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British scholar returns ancient Greek artefacts

Two more articles on the return of six glazed pieces of pottery to the ancient agora in Athens. As the first piece notes, it is the eighth time in the past year that artefacts taken from sites related to the Acropolis have been returned to Greece.

From:
Monsters & Critics [1]

Europe News
British scholar returns ancient artifacts to Greece
Apr 18, 2007, 20:07 GMT

Athens – Amid the ruins of Athens’ ancient Stoa of Attalus, Greeks welcomed the homecoming on Wednesday of six priceless black-glazed ceremonial pottery pieces from the collection of British scholar Martin Robertson.

The miniature artifacts were handed over to the Ancient Agora’s museum following the death of Robertson, the author of ‘A History of Greek Art’. The British scholar, who died in 2004, had acquired the items from American archaeologist Luy Talcott, the recording secretary of the Agora excavations in the 1930s and ’40s.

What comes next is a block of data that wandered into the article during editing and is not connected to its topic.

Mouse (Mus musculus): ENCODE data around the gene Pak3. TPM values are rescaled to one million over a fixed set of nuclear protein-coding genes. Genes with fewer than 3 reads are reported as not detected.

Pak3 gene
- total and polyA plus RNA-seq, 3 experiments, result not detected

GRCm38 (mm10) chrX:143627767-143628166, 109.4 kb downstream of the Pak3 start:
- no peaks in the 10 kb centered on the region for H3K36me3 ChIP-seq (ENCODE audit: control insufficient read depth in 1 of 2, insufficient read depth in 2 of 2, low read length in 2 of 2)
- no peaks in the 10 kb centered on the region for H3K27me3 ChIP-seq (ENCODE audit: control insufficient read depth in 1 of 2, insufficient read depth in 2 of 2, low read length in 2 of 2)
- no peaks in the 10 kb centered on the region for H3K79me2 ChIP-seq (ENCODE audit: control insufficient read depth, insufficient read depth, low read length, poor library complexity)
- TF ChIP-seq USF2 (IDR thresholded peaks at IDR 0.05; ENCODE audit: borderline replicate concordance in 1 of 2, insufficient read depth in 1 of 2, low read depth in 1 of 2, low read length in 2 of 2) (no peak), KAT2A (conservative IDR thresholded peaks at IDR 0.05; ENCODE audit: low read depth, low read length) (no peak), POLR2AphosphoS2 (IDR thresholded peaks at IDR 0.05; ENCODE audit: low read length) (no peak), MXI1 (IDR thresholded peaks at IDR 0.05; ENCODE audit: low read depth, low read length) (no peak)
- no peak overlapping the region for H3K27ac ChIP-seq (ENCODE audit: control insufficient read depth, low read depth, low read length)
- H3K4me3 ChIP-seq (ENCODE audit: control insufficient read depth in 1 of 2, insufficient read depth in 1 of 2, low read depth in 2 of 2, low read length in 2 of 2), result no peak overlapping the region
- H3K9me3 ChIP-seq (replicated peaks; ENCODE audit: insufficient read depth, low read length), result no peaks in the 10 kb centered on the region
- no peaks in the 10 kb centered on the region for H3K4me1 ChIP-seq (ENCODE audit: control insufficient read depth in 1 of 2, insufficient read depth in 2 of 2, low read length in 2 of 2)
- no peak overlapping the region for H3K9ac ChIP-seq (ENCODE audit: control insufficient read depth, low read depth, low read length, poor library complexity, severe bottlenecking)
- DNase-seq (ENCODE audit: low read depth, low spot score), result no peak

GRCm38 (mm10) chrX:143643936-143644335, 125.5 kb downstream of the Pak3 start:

The artifacts were presented by one of Robertson’s sons, Stephen, at a special ceremony, who stressed that he was bringing a gift by his father to ‘his beloved Greece.’

He said Wednesday’s ceremony can serve to demonstrate to the British Museum that a similar return of antiquities was not impossible.

It is the eighth time over the past year that artifacts taken from Acropolis-related sites have been repatriated to Greece.
© 2007 dpa – Deutsche Presse-Agentur

From:
Earth Times [2]

Greece regains antiquities
Posted : Wed, 18 Apr 2007 23:57:00GMT
Author : Entertainment News Editor

ATHENS, Greece, April 18 Six centuries-old ceremonial pottery pieces that had been owned by a British collector were returned to Greece Wednesday.

The miniature black-glazed artifacts were turned over to the Athens Agora’s Stoa of Attalus museum under terms Martin Robertson outlined in his will, the Athens News Agency said. The British scholar and collector died in 2004.

Robinson inherited the items from American archaeologist Lucy Talcott, the recording secretary of Agora excavations in the 1930s and ’40s.

The artifacts officially were presented by one of Robertson’s sons, Stephen, who drew attention to Greece’s continuing effort to secure the return of the Parthenon Marbles to Athens.

Alexandros Mantis, curator of the Acropolis archaeological site, thanked the Robertson family and noted the artifacts’ return marked the eighth repatriation during the past year of artifacts taken from Acropolis-related sites.

Copyright 2007 by UPI